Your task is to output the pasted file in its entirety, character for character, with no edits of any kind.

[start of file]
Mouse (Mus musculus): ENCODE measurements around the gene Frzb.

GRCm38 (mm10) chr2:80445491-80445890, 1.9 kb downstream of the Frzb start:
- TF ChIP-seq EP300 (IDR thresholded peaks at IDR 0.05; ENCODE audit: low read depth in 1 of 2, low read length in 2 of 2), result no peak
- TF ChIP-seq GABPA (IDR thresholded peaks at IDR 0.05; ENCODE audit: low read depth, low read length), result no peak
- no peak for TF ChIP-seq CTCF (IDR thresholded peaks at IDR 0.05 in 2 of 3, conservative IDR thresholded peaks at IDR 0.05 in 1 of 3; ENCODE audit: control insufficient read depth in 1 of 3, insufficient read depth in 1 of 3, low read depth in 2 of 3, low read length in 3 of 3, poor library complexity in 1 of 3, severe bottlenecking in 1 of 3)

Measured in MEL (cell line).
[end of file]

Mouse (Mus musculus): ENCODE measurements around the gene Frzb.

GRCm38 (mm10) chr2:80445491-80445890, 1.9 kb downstream of the Frzb start:
- TF ChIP-seq EP300 (IDR thresholded peaks at IDR 0.05; ENCODE audit: low read depth in 1 of 2, low read length in 2 of 2), result no peak
- TF ChIP-seq GABPA (IDR thresholded peaks at IDR 0.05; ENCODE audit: low read depth, low read length), result no peak
- no peak for TF ChIP-seq CTCF (IDR thresholded peaks at IDR 0.05 in 2 of 3, conservative IDR thresholded peaks at IDR 0.05 in 1 of 3; ENCODE audit: control insufficient read depth in 1 of 3, insufficient read depth in 1 of 3, low read depth in 2 of 3, low read length in 3 of 3, poor library complexity in 1 of 3, severe bottlenecking in 1 of 3)

Measured in MEL (cell line).